The concept of work-life balance is outdated and doesn’t help. The work-life balance conversation is framed so that if one part of the equation wins, the other loses. It implies that too much work will negatively impact life and vice-a-versa, that too much life will negatively impact work. Work-life balance supporters encourage us to achieve a balance between the two, but the result of this balancing act is mediocrity in both areas. And when life happens and we need to spend more time in one area versus the other, too often guilt, shame, stress, and depression set in.
There also are insidious value judgments lurking in the shadows of this concept. For example, people who work hard at their careers apparently do not appreciate the wonders of life–they are lumped into that sad lot of soulless humans missing out on the bigger things in life. And what about those who choose life? Well, they are soft. They do not have the constitution required to make sacrifices, to work hard, or to dedicate themselves to winning. They are using the ‘life excuse’ because they just don’t have what it takes to be successful in business.
But none of this makes sense. None of it! Stewart Friedman, a professor at the Wharton School of Business, has worked tirelessly to offer a different approach for people wanting more from their lives. Friedman advocates for total leadership, a holistic approach to life that integrates four domains: work, family, community, and self (mind, body, spirit). By focusing on the right things, the nonessential tasks that clutter ‘to do’ lists become obsolete and people start creating real value in their lives. People do not work less, or try to balance work and life, but instead, they focus on the right things at the right time and effectively communicate these priorities with the people most important in their lives. The result is a positive impact in each domain, creating a cumulative effect described by Friedman as “four-way wins.” According to Friedman, leaders who embrace the four domains of life and who have honest conversations with their people become more fulfilled and effective.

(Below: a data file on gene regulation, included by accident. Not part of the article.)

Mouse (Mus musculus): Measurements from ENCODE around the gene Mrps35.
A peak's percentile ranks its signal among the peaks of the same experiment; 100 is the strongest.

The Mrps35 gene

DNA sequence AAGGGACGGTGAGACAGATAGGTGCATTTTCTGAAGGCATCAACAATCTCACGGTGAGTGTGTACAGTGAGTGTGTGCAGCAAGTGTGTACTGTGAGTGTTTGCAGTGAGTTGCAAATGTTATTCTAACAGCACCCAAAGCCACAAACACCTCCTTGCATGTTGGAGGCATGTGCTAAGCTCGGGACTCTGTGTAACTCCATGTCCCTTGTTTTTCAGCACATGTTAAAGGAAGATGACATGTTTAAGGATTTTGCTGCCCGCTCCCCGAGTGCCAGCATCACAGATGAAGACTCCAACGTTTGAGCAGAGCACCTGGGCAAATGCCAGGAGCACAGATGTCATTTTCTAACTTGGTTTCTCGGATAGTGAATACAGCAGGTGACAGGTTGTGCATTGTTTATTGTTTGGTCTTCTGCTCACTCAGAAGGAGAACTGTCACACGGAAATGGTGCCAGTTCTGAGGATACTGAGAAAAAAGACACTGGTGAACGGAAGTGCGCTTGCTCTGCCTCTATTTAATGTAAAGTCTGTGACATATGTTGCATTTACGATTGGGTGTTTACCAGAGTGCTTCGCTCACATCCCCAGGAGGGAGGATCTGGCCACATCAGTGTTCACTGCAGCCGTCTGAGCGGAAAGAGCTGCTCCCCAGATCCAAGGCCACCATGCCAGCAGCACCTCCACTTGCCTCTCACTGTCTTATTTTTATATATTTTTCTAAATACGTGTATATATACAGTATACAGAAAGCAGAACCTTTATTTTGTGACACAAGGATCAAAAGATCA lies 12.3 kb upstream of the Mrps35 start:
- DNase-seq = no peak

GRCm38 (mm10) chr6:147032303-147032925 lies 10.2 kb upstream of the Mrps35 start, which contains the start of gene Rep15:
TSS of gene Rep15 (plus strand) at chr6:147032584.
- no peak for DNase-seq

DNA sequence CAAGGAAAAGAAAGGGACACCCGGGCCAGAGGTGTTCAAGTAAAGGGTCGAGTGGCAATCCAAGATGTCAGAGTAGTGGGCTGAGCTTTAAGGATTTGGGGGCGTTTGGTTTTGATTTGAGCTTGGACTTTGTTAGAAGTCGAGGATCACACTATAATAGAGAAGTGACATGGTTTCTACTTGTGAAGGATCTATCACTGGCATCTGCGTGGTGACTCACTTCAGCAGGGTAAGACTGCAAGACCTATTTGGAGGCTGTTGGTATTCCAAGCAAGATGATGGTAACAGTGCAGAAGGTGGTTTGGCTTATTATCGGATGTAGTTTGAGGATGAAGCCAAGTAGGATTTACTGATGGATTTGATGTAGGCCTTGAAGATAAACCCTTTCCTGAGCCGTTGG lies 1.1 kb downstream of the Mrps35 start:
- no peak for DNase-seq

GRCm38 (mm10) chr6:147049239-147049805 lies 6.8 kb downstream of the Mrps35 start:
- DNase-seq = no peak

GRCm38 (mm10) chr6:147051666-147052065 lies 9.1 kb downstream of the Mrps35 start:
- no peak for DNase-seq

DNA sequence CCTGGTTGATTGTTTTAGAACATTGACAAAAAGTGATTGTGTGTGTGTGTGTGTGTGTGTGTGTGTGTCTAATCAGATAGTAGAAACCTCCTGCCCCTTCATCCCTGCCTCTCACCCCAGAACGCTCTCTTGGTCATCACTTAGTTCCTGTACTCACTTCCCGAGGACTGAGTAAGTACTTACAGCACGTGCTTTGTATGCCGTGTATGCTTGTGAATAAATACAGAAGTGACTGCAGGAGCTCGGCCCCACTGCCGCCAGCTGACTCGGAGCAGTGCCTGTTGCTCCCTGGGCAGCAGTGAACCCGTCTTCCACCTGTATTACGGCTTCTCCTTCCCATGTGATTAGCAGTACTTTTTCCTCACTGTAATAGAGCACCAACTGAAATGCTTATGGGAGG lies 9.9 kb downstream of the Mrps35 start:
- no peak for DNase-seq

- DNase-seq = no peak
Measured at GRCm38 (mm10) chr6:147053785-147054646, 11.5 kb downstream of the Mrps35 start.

Focus is the key to Friedman’s total leadership, and Olympic athletes illustrate its power. Terry Orlick, a sport psychologist who has worked with hundreds of Olympians, agrees that focus is central to pursuing excellence. Yes, hard work goes without saying, as does an Olympian’s dedication, sacrifice, and grit. But their focus, and how this determines the decisions they make, remains central to their success. Olympic athletes choose to pursue excellence in their sport and prioritize their lives accordingly. They share their values, dreams, and goals with those closest to them to establish expectations and to gain support for how they will need to spend their time. These athletes create an environment that allows them to focus on pursuing excellence in their sport.
To be fulfilled and to pursue your personal excellence, you need to move past the notion of work-life balance and adopt Friedman’s concept of total leadership. You need to focus like an Olympic athlete on the stuff that is important to you. With that in mind, here are four steps to get you started.
Step One: Identify what Friedman’s four domains mean to you. Think about what adds the most value to your life, what gives you the most fulfillment. This is going to be different for everyone, and that is okay.
Step Two: Conduct an honest assessment of what matters the most to you during this season of your life, or during a particular moment. Understand that crises will occur and that adjustments and flexibility will become the norm. Don’t become rigid, adapt accordingly.
Step Three: Have an honest and ongoing conversation with the most important people in your life about your needs and how those needs will impact them.
Step Four: Prioritize your time and focus accordingly.
For this four-step process to work, you need to routinely evaluate, discuss, and adjust. The result? An environment that supports and encourages you to pursue your personal excellence, guilt-free. You will be able to confidently focus on the right things, at the right time, allowing you to live your best life.
(Adapted from original article published by the Reading Eagle Business Weekly on 2-27-18)